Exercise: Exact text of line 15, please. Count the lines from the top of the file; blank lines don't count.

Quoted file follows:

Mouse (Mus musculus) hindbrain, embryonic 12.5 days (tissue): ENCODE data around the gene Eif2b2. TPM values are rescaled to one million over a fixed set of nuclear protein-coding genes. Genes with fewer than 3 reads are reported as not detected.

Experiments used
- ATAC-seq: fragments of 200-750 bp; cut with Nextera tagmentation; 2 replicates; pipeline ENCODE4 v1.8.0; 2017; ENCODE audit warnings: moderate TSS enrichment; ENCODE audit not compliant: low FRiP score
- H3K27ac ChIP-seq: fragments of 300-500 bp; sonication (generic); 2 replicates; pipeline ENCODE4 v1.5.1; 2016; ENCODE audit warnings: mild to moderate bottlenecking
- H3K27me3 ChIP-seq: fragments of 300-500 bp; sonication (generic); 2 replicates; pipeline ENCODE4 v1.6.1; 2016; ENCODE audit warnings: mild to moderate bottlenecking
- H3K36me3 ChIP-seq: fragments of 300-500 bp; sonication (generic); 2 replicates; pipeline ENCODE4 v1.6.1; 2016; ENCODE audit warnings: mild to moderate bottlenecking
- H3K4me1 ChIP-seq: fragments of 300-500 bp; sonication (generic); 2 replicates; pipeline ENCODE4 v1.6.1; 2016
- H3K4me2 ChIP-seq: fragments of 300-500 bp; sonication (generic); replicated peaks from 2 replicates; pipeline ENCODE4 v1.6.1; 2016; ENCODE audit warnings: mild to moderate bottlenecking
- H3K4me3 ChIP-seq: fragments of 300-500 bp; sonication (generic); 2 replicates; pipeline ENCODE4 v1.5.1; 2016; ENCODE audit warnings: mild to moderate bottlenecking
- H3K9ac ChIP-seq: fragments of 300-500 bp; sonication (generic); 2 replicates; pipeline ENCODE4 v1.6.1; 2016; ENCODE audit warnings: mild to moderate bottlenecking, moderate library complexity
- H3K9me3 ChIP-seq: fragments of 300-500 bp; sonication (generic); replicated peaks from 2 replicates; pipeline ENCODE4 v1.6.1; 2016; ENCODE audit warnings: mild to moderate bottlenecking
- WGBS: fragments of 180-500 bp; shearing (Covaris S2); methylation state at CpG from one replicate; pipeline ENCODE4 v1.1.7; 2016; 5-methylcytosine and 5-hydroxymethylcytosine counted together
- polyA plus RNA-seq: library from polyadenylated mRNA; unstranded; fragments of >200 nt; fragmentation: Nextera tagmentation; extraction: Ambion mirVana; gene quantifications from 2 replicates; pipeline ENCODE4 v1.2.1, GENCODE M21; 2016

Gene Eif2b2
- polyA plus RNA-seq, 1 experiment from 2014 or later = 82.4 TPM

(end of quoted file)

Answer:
- polyA plus RNA-seq, 1 experiment from 2014 or later = 82.4 TPM